Stochastic Digital Gates and Stateless Stochastic Circuits
(Figure 1 about here)
Digital logic circuits are based on a gate abstraction defined by Boolean functions: deterministic mappings from input bit values to output bit values. For elementary gates, such as the AND gate, these are given by truth tables; see Figure 1A. Their power and flexibility comes in part from the composition laws that they support, shown in Figure 1B. The output from one gate can be connected to the input of another, yielding a circuit that samples from the composition of the Boolean functions represented by each gate. The compound circuit can also be treated as a new primitive, abstracting away its internal structure. These simple laws have proved surprisingly powerful: they enable complex circuits to be built up out of reusable pieces.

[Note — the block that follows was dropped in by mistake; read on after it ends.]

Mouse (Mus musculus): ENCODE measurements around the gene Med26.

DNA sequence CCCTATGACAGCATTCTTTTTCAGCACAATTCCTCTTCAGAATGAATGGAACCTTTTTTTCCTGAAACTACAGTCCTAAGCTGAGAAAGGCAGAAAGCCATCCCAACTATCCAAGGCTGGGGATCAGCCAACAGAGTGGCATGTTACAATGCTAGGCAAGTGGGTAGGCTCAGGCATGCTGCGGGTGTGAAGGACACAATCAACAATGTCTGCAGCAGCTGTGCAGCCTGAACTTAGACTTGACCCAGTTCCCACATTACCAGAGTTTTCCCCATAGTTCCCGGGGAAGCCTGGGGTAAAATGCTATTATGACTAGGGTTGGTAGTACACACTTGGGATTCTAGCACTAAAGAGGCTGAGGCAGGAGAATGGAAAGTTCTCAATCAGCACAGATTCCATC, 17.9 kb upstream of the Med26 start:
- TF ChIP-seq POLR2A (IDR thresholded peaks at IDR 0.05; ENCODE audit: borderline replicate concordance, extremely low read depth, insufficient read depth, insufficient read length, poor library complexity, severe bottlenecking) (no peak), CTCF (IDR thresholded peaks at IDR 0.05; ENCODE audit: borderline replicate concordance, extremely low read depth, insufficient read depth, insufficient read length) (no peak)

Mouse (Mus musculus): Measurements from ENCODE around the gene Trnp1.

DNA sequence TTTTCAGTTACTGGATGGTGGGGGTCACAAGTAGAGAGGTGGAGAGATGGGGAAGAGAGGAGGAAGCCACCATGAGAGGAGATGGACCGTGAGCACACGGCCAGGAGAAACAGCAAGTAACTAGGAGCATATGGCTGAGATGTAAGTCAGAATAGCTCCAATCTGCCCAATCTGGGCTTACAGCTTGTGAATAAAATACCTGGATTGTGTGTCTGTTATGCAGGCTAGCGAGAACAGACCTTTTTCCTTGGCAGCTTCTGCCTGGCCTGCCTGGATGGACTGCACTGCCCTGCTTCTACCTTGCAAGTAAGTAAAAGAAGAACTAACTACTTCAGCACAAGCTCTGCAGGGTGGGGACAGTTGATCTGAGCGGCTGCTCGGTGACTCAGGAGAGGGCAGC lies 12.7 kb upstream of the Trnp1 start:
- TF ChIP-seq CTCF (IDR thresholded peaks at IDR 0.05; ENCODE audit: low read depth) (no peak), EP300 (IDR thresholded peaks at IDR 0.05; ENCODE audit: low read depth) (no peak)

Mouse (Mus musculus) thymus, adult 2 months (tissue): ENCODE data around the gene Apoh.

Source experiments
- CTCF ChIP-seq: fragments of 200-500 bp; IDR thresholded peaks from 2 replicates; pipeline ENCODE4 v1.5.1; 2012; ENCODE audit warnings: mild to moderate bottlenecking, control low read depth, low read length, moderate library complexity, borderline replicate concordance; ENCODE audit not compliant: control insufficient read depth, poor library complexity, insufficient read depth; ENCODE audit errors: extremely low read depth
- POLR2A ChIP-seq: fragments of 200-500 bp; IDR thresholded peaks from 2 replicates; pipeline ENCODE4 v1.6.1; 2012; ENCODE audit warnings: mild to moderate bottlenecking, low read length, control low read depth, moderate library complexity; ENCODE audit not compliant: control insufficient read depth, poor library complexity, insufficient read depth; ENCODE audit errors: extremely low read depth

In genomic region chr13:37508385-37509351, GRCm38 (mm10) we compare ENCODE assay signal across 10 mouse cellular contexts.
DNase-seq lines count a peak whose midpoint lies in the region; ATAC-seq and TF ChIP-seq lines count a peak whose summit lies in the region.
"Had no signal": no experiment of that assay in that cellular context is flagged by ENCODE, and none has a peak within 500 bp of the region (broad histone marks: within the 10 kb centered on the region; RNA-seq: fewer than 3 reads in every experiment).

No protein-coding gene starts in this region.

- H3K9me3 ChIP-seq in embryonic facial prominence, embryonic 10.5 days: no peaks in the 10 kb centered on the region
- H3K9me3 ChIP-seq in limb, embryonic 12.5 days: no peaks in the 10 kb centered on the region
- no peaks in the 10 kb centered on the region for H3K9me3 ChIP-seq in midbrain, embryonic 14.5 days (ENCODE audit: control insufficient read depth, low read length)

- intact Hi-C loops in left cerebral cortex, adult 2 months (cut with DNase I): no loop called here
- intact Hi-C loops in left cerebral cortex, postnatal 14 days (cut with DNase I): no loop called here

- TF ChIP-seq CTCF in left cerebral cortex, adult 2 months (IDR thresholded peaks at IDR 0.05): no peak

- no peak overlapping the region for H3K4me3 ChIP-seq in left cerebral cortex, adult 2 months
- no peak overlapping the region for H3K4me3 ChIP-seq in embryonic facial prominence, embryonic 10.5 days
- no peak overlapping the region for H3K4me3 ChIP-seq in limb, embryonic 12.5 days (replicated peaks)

Stochastic digital gates (see Figure 1C) are similar to Boolean gates, but consume a source of random bits to generate samples from conditional probability distributions. Stochastic gates are specified by conditional probability tables; these give the probability that a given output will result from a given input. Digital logic corresponds to the degenerate case where all the probabilities are 0 or 1; see Figure 1D for the conditional probability table for an AND gate. Many stochastic gates with m input bits and n output bits are possible. Figure 1E shows one central example, the THETA gate, which generates draws from a biased coin whose bias is specified on the input. Supplementary material outlining serial and parallel implementations is available at . Crucially, stochastic gates support generalizations of the composition laws from digital logic, shown in Figure 1F. The output of one stochastic gate can be fed as the input to another, yielding samples from the joint probability distribution over the random variables simulated by each gate. The compound circuit can also be treated as a new primitive that generates samples from the marginal distribution of the final output given the first input. As with digital gates, an enormous variety of circuits can be constructed using these simple rules.